Distrubution of sensitivity genes in the host Surveys were also conducted for distribution of different sensitivity genes in wheat cultivars. Some of the available data for distribution of three major sensitivity genes is summarized in Table 6. These results suggest that Snn1 is not an important sensitivity gene for US wheat programs; instead, Tsn1 is important for hard winter wheats only, while Snn3 is important for both soft and hard wheats.
Sensitivity of individual resistant and susceptible cultivars against specific NEs was also examined. For this purpose, NEs were obtained from transgenic E. coli and Pichia pastoris. (i) In a study conducted in USA, 25 susceptible wheat cultivars (many from SE USA) and a resistant cultivar (NC-Neuse) were tested against different NEs isolated from 37 isolates from different regions of SE USA. It was found that all susceptible cultivars were sensitive to at least one NE, and that the resistant cultivar (NC-Neue) was sensitive to none. Among susceptible cultivars, 32% contained sensitivity gene Tsn1 and 64% contained sensitivity gene Snn3. None was sensitive to SnTox1. (ii) In a panel of 480 northwest European varieties (~330 were from the U.K.), sensitivity to SnTox3 (presence of Snn3) was higher than that to SnTox1, while sensitivity to SnToxA (presence of Tsn1) was rare (Downie et al. 2018). (iii) In 157 Scandinavian spring wheats (including Norwegian, Swedish and CIMMYT lines), sensitivity to SnToxA (presence of Snn1) was present in 45% wheats (Ruud et al. 2018).
Use of multiple sensitivity genes. Wheat genotypes with multiple sensitivity genes were also identified. These genotypes produce significantly higher disease reactions relative to those harbouring only a single sensitivity gene (Friesen et al. 2007). Such studies with multiple sensitivity genes need to be conducted for characterization of wheat cultivars in different parts of the world, so that we know the identity of sensitivity genes present in wheat cultivars. Results of these studies can be used to discard out parents harbouring sensitivity genes when breeding for resistance to SNB.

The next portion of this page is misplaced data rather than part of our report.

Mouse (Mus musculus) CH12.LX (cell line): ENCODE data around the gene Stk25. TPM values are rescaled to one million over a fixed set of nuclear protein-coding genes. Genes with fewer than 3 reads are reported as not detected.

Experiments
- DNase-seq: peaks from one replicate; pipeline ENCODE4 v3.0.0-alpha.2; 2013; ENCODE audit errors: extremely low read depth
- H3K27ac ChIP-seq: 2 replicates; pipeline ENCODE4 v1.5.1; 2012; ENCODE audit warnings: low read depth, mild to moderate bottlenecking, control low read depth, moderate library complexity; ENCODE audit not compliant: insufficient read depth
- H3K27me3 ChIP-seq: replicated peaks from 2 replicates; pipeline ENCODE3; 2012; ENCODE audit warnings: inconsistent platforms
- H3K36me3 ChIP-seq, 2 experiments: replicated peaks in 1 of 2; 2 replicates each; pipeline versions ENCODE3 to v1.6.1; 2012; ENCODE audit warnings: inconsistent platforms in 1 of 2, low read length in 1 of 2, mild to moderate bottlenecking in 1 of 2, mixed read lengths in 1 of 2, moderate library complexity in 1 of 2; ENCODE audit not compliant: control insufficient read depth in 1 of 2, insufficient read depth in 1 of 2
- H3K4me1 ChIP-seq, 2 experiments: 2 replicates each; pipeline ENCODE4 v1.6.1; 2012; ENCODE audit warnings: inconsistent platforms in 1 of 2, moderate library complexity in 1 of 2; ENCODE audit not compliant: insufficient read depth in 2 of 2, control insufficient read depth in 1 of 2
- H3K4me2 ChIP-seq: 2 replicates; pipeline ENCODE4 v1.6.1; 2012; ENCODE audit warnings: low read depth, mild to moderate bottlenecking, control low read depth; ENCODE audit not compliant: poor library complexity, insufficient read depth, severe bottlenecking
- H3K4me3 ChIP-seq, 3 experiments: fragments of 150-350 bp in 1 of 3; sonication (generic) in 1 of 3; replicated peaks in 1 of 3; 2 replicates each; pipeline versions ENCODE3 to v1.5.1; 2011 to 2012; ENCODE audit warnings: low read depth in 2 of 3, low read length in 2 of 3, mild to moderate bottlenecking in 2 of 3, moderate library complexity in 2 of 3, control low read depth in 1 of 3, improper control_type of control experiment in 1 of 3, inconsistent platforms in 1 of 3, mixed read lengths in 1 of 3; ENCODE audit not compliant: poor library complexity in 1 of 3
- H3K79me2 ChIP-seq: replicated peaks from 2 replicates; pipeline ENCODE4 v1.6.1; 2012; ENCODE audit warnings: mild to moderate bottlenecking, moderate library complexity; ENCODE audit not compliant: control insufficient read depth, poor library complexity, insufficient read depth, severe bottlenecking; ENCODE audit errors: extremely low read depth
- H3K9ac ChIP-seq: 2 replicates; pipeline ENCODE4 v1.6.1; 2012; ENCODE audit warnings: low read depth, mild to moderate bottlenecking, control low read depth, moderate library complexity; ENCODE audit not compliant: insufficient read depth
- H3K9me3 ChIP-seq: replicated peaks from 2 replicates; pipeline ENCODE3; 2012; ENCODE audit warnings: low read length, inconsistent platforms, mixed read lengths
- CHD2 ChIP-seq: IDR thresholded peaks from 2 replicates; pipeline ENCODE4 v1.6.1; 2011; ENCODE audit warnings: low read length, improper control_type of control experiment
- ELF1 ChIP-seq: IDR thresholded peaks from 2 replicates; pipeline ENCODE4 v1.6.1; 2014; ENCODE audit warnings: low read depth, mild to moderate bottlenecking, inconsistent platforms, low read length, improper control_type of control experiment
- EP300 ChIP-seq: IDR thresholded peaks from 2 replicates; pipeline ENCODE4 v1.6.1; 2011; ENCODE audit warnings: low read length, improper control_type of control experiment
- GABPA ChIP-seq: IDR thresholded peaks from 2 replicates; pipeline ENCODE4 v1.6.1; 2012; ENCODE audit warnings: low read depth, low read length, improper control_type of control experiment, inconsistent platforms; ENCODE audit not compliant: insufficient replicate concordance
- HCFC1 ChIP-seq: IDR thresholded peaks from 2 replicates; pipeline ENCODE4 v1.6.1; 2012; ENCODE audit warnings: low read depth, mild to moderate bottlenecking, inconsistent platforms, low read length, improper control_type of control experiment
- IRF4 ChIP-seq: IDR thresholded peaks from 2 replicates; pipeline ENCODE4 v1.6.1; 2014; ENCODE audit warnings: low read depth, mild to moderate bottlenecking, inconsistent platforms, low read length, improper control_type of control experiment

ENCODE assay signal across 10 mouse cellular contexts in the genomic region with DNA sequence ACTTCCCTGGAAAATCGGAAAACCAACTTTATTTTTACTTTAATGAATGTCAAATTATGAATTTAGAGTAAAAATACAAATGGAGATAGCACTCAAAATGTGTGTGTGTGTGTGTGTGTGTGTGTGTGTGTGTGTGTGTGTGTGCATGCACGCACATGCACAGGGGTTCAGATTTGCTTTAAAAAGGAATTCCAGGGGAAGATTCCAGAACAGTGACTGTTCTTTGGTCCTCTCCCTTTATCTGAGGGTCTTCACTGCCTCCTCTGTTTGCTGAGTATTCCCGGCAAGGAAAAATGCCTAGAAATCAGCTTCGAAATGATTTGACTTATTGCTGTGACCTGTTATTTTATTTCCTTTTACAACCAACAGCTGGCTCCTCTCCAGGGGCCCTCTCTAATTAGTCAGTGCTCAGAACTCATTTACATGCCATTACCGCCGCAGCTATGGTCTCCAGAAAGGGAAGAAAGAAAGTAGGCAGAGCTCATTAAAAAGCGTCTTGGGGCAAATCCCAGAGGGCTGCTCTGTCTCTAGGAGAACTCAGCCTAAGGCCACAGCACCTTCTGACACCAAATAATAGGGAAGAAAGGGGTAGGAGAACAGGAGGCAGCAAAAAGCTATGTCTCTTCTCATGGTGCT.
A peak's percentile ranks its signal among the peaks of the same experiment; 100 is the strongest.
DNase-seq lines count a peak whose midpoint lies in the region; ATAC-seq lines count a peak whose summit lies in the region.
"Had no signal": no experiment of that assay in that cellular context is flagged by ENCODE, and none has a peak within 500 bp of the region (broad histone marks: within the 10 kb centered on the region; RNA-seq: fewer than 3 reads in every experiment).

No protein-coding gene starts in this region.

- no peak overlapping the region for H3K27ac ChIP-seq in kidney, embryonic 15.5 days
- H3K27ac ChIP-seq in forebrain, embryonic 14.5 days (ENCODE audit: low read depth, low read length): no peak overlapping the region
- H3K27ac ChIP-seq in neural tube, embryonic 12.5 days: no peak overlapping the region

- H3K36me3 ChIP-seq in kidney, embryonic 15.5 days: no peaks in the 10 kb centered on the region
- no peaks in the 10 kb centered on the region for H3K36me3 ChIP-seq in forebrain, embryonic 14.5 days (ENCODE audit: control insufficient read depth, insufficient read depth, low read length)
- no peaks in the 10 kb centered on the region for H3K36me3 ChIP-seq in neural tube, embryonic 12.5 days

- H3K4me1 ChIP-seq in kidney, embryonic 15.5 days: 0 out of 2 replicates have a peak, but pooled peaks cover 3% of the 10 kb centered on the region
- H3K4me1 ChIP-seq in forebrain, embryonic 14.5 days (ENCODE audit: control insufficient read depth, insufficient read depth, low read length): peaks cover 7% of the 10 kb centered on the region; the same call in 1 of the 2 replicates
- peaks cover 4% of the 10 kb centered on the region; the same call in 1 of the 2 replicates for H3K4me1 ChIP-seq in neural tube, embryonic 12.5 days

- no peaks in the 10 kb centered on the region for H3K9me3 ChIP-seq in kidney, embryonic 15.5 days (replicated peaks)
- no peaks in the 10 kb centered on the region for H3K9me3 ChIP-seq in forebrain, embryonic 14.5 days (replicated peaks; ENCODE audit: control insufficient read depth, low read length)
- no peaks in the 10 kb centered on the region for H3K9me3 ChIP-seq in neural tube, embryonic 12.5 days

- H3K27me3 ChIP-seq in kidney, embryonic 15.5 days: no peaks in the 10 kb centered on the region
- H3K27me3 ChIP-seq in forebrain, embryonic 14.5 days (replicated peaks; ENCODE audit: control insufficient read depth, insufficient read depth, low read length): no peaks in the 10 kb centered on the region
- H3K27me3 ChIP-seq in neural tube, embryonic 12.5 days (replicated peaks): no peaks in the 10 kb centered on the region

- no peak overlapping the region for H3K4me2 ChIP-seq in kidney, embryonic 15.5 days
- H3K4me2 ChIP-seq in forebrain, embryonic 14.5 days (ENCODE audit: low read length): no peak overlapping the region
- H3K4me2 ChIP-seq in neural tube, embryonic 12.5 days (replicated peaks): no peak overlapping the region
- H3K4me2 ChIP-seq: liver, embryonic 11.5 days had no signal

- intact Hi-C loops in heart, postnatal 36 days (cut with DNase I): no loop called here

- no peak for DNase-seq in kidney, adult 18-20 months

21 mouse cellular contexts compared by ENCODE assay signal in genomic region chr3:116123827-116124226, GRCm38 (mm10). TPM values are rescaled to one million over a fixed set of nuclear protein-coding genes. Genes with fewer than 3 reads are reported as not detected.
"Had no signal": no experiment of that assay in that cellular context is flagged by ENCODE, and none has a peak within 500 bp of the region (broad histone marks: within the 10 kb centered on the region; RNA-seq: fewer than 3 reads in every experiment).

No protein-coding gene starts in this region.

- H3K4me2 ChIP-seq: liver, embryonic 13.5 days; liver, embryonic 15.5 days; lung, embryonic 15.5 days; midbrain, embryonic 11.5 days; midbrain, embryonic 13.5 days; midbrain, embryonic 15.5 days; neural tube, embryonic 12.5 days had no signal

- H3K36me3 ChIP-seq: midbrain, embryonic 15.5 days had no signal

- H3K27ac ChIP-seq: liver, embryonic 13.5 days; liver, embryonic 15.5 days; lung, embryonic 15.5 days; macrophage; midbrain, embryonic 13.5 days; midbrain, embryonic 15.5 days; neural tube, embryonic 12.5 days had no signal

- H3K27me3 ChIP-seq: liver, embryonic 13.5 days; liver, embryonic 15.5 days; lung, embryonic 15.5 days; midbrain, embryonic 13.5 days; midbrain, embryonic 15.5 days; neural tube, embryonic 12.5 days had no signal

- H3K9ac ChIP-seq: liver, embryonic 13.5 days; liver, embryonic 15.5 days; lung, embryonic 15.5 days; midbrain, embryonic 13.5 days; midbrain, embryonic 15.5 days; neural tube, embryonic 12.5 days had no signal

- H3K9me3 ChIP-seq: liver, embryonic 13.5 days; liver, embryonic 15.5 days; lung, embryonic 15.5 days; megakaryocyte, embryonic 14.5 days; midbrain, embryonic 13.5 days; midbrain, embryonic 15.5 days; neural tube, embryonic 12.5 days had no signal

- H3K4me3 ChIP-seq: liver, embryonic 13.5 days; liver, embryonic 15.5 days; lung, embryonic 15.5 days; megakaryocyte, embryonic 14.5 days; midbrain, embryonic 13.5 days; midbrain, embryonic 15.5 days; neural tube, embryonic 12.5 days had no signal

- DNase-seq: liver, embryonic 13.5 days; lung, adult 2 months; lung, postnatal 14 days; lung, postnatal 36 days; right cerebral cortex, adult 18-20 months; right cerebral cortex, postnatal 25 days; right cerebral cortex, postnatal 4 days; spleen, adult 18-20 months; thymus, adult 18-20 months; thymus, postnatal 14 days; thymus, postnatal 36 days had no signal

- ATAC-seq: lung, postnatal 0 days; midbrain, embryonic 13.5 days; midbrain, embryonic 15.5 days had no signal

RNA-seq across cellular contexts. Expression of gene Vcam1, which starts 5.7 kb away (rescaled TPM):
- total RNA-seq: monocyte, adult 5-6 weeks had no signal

Use of multiple isolates. In a recent study, multiple isolates of the pathogen were used to evaluate the effects of the following three host gene-NE interactions individually and in various combinations: (i) Tsn1-SnToxA, (ii) Snn1-SnTox1, and (iii) Snn3-B1-SnTox3. These results suggested that the IGFG interactions leading to ‘NE-triggered susceptibility’ in wheat-P. nodorum pathosystem vary in their effects depending on the genetic backgrounds of the pathogen and the host, and that the interplay among the interactions is complex and intricately regulated (Mebrate and Cooke 2001).
Some information is also available regarding distribution of sensitivity genes in wheat genotypes used for cultivation in UK and Europe. It was shown that the host may carry one or more sensitivity genes along with R genes, the latter with a major effect. In wheat, one or more sensitivity genes (present along with R genes and QTLs) produce disease phenotype ranging in severity from 22 to 95% (Sharma 2016). SnToxA gene seems to resemble PtrToxA gene in its interaction with the sensitivity gene Tsn1, which is involved in all the three diseases including tan spot, SNB and spot blotch (Faris et al. 1996; Haen et al. 2004; Liu et al. 2006).
Transcription factors regulating sensitivity gene-NE interactions. Three interactions mentioned above, namely Tsn1-SnToxA, Snn1-SnTox1 and Snn3-B1-SnTox3 have also been shown, each to be positively regulated by the transcription factor Zn2Cys6 of PnPf2 zinc finger family (Tan et al. 2019). Another transcription factor is SnStudA that regulates the central carbon metabolism, mycotoxin production and effector gene expression in Snn3-B1-SnTox3 interaction (IpCho et al. 2010). The target of this transcription factor is WMGGVCCGAA motif and the associated genes were shown to be involved in downregulation for plant cell wall degradation and proteolysis; the genes associated with redox control, nutrient and ion transport were also up-regulated. TFs of the PnPf2 zn finger family were also shown to regulate positively as many as 12 genes that encode effector-like proteins (Jones et al. 2019).
High resolution mapping and cloning of sensitivity genes. Following are some details about these three sensitivity genes, where the description for Tsn1 will apply for all the three pathogens:
(i) Sensitivity gene Tsn1. The Tsn1 gene is located on chromosome 5BL and is 10,581 bp in length with 4,473 bp covering eight exons, a 161 bp long 5’ UTR and a 391 bp long 3’ UTR (Fig. 4). The predicted protein is 1,490 amino acids long consisting of of N-terminal serine/threonine protein kinase (S/TPK) domain with ATP binding site, substrate binding site and an activation site and a C-terminal NB-LRR domain, which indicates similarity to the common product of R genes (Friesen et al. 2006; Faris et al. 2010). All domains of Tsn1 are required for ToxA sensitivity (Manning and Ciuffetti 2005).
Tsn1-ToxA interaction is common among all the three pathosystems involving wheat with SNB, tan spot and spot blotch (Liu et al. 2006). It has been shown that at the transcription level, ToxA can activate wall associated kinases (WAKs) as a defense response (He et al. 1998). It is also possible that ToxA may utilise WAKs for recognition of the product of Tsn1 (Pandelova et al. 2009). The potential targets of ToxA is the binding protein, ToxABP1 with vitronectin-like sequence (Manning et al. 2007).